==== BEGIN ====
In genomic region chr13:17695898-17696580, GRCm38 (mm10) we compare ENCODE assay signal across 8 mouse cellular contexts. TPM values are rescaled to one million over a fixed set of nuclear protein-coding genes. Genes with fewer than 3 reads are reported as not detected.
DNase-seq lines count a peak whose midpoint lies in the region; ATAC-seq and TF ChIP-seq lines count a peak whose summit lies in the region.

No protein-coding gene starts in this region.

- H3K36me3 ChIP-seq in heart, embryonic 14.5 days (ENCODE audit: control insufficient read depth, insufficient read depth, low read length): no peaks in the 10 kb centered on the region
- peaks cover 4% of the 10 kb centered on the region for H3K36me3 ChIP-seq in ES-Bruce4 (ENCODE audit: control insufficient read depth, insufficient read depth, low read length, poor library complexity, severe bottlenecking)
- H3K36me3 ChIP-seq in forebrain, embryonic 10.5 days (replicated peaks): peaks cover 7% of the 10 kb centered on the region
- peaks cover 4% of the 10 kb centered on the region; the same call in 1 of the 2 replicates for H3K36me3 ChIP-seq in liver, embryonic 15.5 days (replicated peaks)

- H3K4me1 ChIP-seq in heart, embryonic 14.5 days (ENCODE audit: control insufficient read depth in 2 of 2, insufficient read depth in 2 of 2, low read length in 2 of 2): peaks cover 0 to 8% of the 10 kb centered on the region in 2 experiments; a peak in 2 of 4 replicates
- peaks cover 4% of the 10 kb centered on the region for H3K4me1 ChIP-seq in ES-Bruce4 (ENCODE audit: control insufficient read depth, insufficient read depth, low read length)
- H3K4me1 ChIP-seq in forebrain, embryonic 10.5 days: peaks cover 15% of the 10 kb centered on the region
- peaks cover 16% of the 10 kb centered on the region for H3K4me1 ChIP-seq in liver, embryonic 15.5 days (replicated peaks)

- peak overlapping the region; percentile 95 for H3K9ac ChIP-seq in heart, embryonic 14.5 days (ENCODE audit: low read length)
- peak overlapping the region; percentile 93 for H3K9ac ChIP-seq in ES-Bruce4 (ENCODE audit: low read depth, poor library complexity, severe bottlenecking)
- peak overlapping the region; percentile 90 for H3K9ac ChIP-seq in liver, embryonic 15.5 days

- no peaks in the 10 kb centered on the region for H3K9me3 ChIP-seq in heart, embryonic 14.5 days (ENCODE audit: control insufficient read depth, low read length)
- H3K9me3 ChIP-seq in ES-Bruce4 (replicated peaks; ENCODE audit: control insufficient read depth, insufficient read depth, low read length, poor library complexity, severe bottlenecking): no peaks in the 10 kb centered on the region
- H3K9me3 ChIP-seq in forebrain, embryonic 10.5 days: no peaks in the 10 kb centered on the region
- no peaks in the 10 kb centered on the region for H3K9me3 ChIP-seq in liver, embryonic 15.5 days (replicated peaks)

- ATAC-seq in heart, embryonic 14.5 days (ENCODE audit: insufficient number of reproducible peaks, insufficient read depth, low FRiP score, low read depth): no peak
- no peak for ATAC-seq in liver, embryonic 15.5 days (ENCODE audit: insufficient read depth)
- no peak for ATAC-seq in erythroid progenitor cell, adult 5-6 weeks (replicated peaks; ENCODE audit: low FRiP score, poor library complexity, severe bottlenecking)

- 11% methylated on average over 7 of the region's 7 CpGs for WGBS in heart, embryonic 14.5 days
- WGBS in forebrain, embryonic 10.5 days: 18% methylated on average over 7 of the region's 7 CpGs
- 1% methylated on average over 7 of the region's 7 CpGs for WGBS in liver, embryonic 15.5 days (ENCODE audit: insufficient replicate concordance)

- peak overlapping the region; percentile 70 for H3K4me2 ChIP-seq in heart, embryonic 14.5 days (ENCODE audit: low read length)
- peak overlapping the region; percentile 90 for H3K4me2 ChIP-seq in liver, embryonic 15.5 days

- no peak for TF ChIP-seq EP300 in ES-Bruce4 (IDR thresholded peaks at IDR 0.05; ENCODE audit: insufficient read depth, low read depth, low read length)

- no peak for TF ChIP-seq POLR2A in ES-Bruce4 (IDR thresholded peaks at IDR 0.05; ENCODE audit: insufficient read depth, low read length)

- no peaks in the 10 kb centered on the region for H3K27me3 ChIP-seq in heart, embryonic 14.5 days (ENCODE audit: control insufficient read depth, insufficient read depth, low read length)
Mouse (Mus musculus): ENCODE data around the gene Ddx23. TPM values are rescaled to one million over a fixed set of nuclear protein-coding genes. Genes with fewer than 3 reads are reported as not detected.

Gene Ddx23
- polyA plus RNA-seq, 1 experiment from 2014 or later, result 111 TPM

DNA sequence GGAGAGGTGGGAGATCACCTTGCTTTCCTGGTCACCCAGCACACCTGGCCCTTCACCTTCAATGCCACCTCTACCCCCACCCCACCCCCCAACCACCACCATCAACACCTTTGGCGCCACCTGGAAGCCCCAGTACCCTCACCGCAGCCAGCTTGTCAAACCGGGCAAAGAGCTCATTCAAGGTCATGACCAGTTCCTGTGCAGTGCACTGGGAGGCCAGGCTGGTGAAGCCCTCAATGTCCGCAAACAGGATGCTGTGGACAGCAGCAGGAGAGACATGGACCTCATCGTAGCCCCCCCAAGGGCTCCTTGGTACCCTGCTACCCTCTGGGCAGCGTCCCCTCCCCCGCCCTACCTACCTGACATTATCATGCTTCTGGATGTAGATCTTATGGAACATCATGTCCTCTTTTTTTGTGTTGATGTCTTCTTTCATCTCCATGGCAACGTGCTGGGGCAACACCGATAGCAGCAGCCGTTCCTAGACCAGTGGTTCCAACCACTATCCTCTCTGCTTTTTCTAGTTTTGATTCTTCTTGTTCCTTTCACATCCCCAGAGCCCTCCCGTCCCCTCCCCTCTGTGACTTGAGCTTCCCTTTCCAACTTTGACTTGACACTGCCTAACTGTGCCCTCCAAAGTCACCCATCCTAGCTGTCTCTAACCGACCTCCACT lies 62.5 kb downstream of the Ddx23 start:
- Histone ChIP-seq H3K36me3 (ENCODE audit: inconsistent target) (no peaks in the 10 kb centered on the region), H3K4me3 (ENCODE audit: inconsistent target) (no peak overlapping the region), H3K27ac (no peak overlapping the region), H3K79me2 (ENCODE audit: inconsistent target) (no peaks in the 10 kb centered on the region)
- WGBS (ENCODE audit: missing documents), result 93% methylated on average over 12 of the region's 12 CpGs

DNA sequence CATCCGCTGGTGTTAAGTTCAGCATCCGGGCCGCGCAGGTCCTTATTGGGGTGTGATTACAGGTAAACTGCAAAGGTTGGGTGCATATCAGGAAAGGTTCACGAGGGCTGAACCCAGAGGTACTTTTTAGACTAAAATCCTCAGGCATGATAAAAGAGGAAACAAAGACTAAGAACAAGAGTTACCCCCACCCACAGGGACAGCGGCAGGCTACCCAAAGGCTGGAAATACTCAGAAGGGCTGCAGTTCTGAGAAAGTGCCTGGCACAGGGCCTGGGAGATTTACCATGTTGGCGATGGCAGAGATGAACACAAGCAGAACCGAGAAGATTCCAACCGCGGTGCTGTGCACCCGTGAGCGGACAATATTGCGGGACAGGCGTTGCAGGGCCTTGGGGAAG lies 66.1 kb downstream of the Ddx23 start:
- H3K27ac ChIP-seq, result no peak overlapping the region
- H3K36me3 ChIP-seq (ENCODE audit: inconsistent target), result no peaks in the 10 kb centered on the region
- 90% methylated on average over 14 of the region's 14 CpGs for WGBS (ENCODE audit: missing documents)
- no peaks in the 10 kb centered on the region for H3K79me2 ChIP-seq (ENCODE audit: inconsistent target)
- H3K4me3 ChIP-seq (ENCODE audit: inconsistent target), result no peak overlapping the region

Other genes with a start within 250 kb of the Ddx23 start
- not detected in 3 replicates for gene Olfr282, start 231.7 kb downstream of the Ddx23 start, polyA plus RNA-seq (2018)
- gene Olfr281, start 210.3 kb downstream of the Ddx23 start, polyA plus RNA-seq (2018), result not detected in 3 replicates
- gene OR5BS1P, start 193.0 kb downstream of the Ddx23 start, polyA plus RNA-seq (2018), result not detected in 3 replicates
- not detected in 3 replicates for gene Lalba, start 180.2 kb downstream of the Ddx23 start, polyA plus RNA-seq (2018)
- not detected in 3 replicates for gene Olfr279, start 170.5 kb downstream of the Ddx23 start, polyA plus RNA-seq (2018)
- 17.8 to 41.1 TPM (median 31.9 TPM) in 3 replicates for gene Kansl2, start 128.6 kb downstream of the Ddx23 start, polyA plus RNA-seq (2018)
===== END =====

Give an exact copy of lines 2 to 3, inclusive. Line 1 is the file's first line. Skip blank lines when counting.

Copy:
DNase-seq lines count a peak whose midpoint lies in the region; ATAC-seq and TF ChIP-seq lines count a peak whose summit lies in the region.

No protein-coding gene starts in this region.